No one said teaching would be easy, but Casie Walls could never have imagined that most of her first two years as a teacher at CICS Loomis-Longwood would be remote. She is a big believer that professional development and mentoring support helped her with teaching her first-grade students. As an educator, Ms. Walls uses every resource possible including the No Nonsense Nurturing toolkit, teacher collaboration and even her own model of joy to make students part of a successful learning environment. This is why Casie was named a LIT teacher! LIT stands for Live Innovative Teaching and Ms. Walls exemplifies those words.
Casie is very familiar with the Loomis-Longwood campus. She attended and graduated from Longwood high school. Her passion for teaching came while a student at the University of Illinois at Chicago, where she earned her Master’s in Instructional Leadership. When she was a student teacher at Longfellow Elementary School in Oak Park, her mentor urged her to apply for multiple teaching positions. Casie’s first choice was Loomis Primary because she longed to give back to the community that gave so much to her. When Casie received the call that she had a position at Loomis, she recalled, “It’s a small world and it was a blessing!”
Her first year at Loomis started in the classroom and transitioned to remote learning in March 2020. Even during remote learning, Ms. Walls has been able to build nurturing relationships with her students. “I try to model my own joy with my voice and my body in the virtual classroom which is easy when you see twentyone faces smiling at you! I start the day with an attention getter and when everybody is looking straight ahead into the screen, at that moment I have them.”
Ms. Walls understands the power of the No Nonsense Nurturing (NNN) Model. She uses positive narration to ensure that her students know she has high expectations for their learning. “My students know what I expect, and they know what they should be doing because I make sure to lead with precise directions and check for their understanding. I then use three praises such as Lisa has turned to page 4, Danielle has also turned to page 4 and Michael is looking at page 4. This positive narration lets them know what they are supposed to be doing such as being on page 4.” Her students learn from watching their classmates and the peers, as well as observing what she is doing online. “I will ask them to show me that they have paper and pencils. I will check for understanding. I will ask, “Who can tell me what I should have now? When I say go, hold up your paper and pencil.”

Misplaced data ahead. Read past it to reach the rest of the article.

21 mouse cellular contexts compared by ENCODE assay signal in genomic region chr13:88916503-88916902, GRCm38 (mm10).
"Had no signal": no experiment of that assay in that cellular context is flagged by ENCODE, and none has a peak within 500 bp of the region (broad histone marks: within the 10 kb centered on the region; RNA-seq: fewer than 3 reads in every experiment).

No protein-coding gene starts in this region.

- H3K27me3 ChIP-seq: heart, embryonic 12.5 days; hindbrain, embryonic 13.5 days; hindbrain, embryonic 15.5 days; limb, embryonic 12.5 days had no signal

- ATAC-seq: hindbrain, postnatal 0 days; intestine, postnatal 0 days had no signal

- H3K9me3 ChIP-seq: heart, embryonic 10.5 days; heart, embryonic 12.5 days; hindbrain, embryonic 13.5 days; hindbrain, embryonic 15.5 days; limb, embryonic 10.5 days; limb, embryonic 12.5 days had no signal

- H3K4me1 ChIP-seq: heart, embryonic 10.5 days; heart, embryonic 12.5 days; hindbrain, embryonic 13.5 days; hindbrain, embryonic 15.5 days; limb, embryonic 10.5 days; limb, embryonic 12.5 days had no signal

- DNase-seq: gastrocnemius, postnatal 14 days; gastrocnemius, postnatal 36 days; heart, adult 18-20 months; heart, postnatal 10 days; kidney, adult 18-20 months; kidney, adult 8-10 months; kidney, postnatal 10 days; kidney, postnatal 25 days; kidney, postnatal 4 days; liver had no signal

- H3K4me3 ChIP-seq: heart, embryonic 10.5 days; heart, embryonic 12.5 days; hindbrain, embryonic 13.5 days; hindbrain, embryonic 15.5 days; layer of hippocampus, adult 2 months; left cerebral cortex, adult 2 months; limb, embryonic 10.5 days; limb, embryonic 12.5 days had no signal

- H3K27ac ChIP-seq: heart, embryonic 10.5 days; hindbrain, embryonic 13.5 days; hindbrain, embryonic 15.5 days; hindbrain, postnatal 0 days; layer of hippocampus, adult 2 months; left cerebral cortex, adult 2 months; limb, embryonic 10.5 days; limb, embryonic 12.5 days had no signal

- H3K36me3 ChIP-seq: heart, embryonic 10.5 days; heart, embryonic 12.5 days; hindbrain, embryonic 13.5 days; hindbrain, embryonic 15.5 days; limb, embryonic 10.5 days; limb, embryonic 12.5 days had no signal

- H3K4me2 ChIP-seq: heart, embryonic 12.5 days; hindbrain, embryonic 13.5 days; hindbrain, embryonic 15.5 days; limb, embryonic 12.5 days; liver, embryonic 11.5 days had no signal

The NNN process strives to engage scholars by continually learning about them and relating their cultural backgrounds and experiences to classroom learning. In order to make the learning culturally relevant, Ms. Walls will add an example from her own life. “This is especially true when we are doing math. I engage with them and tell them how the problem relates to me. I try to find connections to their family life.” She recognizes that her students are young and so many things charge them emotionally, so she always stays grounded and connected when working with them. “I remind them that I was once in first grade. I reassure them with positive affirmations about how amazing they are and how smart they are. I try to create a safe space and assure them that they belong here. I may ask a question or have them write how they feel today, or if you were a teacher, what subject would you teach? They get so excited when they answer those questions.”
Even though the majority of her kids want to be back in the classroom, the health of her students and families comes first. Remote learning has helped her become much more tech savvy and organized. She has seen the power that using visuals to illustrate a problem has had for many of her students. She will take these new skills back when teachers and students return to the classroom. For Casie, she will always bring the joy of learning to all of her students, whether in person or remote.
Casie Walls is a second year 1st grade teacher at CICS Loomis Primary. Casie earned her Master’s in Journalism from Roosevelt University and a second Master’s in Instructional Leadership Masters in Instructional Leadership from University of Illinois at Chicago. Prior to working at CICS Loomis, Ms. Walls worked for 8 years at Chicago Public Schools as a paraprofessional/Special Education Classroom Assistant. Casie Wells aspires to grow into a leadership role in the education sector.